Is it ok to use ChatGPT?
This two-part blog outlines some harms and benefits of applications using ChatGPT. By identifying a set of harms, we can give a simple methodology for determining if it’s ok to use ChatGPT in an application. Some rules for the implementation of the applications that are developed are provided. And I can confirm these blogs are 100% human created!
Technologies can break loose from their creator’s control. Mobile phones are a great example. Bell Labs invented them, and for thirty years the telecoms industry saw them as extensions of landlines. Their view was that a mobile phone would let you make and receive phone calls when you were away from a fixed line phone. In the 1990s, telecoms discovered mobile messaging (SMS) and a revenue bonanza turned companies like Orange, Verizon, RIM and Vodafone into technology giants.
Then the iPhone was introduced, and suddenly phones became not phones, but portals to an internet of applications and services. Mobile social media bloomed and mutated into something that no one at Bell Labs would have recognised or countenanced, and the rest is (ongoing) history. The telecoms industry was out of the picture and Apple and Google now define the product and use cases for mobile phones.
This kind of escape can have unexpected and unwanted consequences. Many have argued that some of the new applications of mobile phones are hugely damaging. For example, applications such as Instagram and Snapchat (consumed via ‘phones’) are sometimes blamed for destroying young-women’s self-image, leading to a rise in suicides(1).
A new and powerful technology
ChatGPT is a new and powerful technology that is also escaping the control of its developers . Until a few months ago, chatbots were narrow and brittle interfaces onto information sources. Applications employing them were expensive to develop and often failed in practice. For example, Facebook launched a service called ‘M’ in August 2015. This was slated to act as an automated personal assistant, but in practice, by 2018, Facebook was only able to achieve a 30% automation rate for the service.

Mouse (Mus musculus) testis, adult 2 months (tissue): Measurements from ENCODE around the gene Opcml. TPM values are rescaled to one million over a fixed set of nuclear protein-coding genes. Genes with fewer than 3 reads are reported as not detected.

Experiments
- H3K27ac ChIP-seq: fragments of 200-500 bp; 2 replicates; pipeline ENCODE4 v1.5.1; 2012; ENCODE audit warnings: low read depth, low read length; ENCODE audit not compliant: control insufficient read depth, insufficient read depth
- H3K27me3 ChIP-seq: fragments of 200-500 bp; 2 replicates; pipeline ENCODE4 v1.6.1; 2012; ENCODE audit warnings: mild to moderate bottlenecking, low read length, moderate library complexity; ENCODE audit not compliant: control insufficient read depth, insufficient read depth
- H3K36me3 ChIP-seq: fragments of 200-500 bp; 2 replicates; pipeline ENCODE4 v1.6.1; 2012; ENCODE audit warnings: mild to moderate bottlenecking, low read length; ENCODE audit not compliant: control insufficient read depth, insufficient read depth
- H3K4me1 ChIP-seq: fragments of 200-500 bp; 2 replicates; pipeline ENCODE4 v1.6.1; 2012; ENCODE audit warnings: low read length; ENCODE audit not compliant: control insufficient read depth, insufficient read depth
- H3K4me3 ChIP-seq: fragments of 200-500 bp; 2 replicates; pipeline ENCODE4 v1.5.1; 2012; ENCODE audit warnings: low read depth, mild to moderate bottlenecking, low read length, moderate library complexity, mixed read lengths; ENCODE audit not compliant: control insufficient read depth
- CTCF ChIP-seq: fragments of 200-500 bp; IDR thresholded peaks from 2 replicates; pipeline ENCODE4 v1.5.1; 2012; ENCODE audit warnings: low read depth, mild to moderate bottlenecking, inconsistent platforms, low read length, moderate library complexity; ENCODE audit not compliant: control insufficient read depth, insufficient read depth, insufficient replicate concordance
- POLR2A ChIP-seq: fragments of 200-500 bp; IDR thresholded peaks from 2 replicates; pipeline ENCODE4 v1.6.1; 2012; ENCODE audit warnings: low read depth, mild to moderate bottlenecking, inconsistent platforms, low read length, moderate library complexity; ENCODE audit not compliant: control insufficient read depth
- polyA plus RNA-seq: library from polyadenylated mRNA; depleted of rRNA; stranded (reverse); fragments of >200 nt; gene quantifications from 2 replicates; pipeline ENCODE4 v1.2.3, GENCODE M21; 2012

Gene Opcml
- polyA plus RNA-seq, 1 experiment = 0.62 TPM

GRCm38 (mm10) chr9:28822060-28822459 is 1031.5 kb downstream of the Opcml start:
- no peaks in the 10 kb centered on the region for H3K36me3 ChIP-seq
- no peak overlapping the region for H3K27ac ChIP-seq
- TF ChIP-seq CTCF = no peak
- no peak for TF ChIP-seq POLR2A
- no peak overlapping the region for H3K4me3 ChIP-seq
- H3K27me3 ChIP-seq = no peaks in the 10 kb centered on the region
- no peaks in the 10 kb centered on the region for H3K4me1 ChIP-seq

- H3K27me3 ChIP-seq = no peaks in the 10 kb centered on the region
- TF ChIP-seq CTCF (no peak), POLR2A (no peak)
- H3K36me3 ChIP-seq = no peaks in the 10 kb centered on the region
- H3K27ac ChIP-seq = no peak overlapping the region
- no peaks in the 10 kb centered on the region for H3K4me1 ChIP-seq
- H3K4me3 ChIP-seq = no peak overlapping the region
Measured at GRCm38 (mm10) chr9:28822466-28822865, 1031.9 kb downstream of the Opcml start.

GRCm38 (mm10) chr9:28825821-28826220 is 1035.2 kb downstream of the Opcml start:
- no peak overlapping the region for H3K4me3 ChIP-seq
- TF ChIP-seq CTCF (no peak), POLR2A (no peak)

In contrast, ChatGPT is a chatbot that has broad abilities in terms of handling different types of conversation and conversing on different questions. It appears to be very flexible and can be adapted to a variety of tasks cheaply and quickly. Because ChatGPT has become available and the methods used to build it are so well-known, there is now a rush from other technology providers to launch similar technology, and a legion of independent developers is creating applications using it. We have to get used to the idea that generative conversational assistants now exist and all sorts of people are using them.
My new GFT thought leadership paper ‘Using ChatGPT safely’, tries to answer the following questions: So what? What applications are off limits? What should be done to make things safer?
Impressive feats of natural language processing
These tools are underpinned by a generation of machine learning models collectively known as Large Language Models (LLMs). The first of these was the BERT model(2) in 2018 and since then LLMs such as ChatGPT have grown to be 1000 x larger. As LLMs have grown, they have become more and more capable of impressive feats of natural language processing. They are now able to generate long form text, poetry, computer code and interactive conversations.
This is a bit of a shock. There are several reasons why it has happened. Firstly, huge amounts of money have been poured into the effort, allowing a ‘brute force attack’ with vast amounts of cloud compute used to power LLMs. The training methods developed for the first generations of LLM have also turned out to be very inefficient, and very clever people have created much more efficient ones. Finally, and possibly most troubling of all, the life blood of machine learning models is data, and the creators of LLMs have (with some honourable exceptions) demonstrated rapacity and ruthlessness to get it.
Despite what it says when you ask it, ChatGPT appeared at the end of November 2022. Already, just a few months later, many unexpected applications for ChatGPT are appearing. These range from the apparently ethically unproblematic to the obviously malicious. In my paper, I review the application areas that are emerging and outline why these might be considered problematic (or not) and then I will outline what steps can be taken by business people to decide if an application is appropriate and ethical, and what mitigations can be put in place to make fielding something possible.
Discover what’s off limits and how you can make ChatGPT safer in part two of this blog coming soon…in the meantime you can download my ‘Using ChatGPT safely’ thought leadership paper here.
- Luby J, Kertz S. Increasing Suicide Rates in Early Adolescent Girls in the United States and the Equalization of Sex Disparity in Suicide: The Need to Investigate the Role of Social Media. JAMA Netw Open. 2019;2(5). doi:10.1001/ jamanetworkopen.2019.3916
- Devlin, Jacob, Ming-Wei Chang, Kenton Lee, and Kristina Toutanova. ‘Bert: Pretraining of deep bidirectional transformers for language understanding.’ arXiv preprint arXiv:1810.04805 (2018).